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18 November 2022

Study finds exposure to conflict linked to retaliatory behaviour in children

Palestinian children exposed to higher levels of conflict are more likely to engage in retaliatory behaviours, a new study has found.

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Working with children in the Palestinian territories, researchers found that those obliged to cross military checkpoints on a regular basis are exposed to more violence and showed increased sensitivity in reciprocal interactions.

These children were more likely to engage in retribution compared to their peers when confronted with unfriendly actions, and showed more co-operative behaviour than their peers when confronted with friendly actions.

The findings were revealed in the paper, Conflict and Reciprocity? A Study with Palestinian Youth, co-authored by Dr Elisa Cavatorta, from King’s College London, Professor Daniel John Zizzo, from the University of Queensland, and Dr Yousef Daoud, from Birzeit University, published in the Journal of Development Economics.

One hypothesised reason for the observed increase in retaliatory behaviours among the children is a change in belief systems linked to conflict, with those exposed to greater levels of violence more sensitive to perceived threats. The increase in co-operative behaviour could be linked to changes in the children’s belief systems, with a shift to pro-social behaviour in the wake of conflict.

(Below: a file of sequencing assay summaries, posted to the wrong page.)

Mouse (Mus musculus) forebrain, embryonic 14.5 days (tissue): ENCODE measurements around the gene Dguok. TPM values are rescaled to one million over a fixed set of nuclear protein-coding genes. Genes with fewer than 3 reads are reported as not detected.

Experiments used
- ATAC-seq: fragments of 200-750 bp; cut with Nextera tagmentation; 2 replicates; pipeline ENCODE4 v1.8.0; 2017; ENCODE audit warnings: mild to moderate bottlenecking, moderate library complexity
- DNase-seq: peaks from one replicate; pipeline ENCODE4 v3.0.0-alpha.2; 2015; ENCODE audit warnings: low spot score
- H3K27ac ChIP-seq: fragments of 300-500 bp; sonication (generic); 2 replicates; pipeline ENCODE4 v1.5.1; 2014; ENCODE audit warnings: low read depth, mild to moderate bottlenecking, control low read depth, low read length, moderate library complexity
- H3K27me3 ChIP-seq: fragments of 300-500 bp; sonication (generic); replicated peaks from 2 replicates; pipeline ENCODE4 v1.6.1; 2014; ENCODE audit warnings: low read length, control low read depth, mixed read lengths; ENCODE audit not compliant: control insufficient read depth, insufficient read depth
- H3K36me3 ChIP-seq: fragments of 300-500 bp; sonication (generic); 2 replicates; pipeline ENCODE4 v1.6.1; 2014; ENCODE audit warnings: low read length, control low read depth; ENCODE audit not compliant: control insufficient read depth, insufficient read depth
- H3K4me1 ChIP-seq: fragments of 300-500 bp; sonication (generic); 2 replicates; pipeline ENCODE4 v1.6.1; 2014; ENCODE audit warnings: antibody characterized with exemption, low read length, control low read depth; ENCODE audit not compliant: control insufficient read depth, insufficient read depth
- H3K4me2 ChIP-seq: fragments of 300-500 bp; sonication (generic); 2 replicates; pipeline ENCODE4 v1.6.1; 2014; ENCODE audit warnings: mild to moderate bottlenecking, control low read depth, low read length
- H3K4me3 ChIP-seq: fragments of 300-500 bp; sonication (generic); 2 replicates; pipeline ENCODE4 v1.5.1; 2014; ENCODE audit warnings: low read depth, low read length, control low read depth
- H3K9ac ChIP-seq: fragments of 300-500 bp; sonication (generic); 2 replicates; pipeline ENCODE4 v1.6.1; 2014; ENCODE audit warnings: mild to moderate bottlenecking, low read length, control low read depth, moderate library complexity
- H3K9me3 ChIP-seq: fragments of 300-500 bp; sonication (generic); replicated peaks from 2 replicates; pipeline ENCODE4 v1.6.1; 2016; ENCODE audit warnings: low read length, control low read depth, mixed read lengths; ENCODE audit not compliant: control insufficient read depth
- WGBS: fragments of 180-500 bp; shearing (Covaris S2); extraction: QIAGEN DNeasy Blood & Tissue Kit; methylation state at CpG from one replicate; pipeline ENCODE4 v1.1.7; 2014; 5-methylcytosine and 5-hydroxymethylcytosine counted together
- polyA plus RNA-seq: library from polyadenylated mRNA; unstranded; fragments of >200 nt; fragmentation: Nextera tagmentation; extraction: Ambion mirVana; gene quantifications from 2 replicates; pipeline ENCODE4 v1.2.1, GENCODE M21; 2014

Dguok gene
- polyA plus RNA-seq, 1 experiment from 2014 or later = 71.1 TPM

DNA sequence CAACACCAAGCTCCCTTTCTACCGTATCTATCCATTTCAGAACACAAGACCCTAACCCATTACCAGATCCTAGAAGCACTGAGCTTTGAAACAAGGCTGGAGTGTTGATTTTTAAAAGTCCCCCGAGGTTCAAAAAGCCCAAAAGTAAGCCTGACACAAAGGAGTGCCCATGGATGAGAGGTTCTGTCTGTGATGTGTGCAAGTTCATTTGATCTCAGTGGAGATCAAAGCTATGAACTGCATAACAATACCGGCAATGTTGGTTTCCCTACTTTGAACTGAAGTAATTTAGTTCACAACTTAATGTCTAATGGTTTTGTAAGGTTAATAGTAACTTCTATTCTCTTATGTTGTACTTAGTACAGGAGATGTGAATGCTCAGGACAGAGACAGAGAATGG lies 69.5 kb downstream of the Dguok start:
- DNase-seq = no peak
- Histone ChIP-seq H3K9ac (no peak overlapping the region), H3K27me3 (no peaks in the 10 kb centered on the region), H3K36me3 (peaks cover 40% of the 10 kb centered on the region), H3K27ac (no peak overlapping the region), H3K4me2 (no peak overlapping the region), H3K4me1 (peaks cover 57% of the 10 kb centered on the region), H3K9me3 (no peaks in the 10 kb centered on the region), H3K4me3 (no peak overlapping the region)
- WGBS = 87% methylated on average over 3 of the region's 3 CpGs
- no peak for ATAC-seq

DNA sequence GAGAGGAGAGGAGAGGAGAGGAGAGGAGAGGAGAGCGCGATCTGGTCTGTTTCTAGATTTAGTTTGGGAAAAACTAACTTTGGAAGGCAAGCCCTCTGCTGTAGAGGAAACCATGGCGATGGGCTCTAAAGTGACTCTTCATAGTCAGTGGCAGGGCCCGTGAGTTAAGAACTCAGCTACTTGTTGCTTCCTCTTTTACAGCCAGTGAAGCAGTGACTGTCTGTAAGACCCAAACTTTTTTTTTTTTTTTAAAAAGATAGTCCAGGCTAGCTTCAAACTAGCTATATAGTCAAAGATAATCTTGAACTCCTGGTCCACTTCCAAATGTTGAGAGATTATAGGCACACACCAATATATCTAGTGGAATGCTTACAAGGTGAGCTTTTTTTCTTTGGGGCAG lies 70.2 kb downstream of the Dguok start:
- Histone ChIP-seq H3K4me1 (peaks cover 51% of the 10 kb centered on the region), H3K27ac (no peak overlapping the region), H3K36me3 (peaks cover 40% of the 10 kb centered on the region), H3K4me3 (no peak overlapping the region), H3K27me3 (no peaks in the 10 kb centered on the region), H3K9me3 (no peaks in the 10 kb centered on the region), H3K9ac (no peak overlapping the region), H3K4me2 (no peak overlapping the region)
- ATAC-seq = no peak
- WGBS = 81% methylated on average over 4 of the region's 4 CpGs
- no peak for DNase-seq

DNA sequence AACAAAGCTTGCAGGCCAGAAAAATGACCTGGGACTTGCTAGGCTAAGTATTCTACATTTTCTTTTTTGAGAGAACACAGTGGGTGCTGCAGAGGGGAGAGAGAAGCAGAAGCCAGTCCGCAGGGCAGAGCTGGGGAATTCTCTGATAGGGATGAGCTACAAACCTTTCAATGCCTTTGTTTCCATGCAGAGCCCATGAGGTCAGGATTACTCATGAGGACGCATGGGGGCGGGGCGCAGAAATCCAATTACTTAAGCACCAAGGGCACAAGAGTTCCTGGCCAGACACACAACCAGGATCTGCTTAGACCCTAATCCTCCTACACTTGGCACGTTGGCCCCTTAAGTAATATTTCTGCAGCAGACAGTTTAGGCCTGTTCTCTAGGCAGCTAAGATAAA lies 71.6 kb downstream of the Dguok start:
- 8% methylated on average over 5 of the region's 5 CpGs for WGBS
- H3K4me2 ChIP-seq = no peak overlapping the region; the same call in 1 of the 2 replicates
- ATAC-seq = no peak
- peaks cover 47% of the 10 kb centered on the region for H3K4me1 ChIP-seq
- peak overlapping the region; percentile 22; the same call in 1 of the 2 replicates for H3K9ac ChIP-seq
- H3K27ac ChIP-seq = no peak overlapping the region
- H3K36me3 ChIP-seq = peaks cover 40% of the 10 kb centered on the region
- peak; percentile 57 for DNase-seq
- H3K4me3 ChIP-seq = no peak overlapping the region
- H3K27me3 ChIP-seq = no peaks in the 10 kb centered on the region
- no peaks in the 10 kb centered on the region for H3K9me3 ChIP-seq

The study was conducted with about 1,200 Palestinian adolescents in secondary education schools in the West Bank region of the Palestinian territories, some of whom were more exposed to conflict and incidents of violence than others.

These results suggest an increased potential for conflict resolution or entrenchment based on the feedback loops that follow from initial interactions involving new generations exposed to conflict.

Research team

The researchers compared groups of students who had, or did not have, an obligation to cross military checkpoints manned by the Israeli Defence Force. The increased frequency of exposure to violence among children regularly crossing checkpoints ranged from a 22 per cent increase in reported verbal abuse to a 175 per cent increase in reported threats of harm when compared to children who did not have to cross checkpoints.

The researchers set up a series of experimental tasks to test reciprocity, in terms of both co-operation and retaliation, and a survey was also completed by participants to measure their experience of conflict and social upheaval.

Crossing checkpoints was found to have a “sizeable” effect on both facets of reciprocity. The researchers found that children in the group who reported greater exposure to violence were 15 per cent more likely to engage in conditional co-operation in the tasks, while also showing a 21 per cent higher rate of retaliation.

The researchers noted: “These results suggest an increased potential for conflict resolution or entrenchment based on the feedback loops that follow from initial interactions involving new generations exposed to conflict.

“The strengthening of reciprocal behaviour implies that the initiating event in a two-party interaction is key. It is therefore important to foster opportunities for initiating co-operative actions and to minimize the possibility of acts of aggression that are likely to invite retaliatory behaviour.”

In this story

Dr. Elisa Cavatorta

Reader in Economics and Vice Dean (International) for the Faculty of Social Science and Public Policy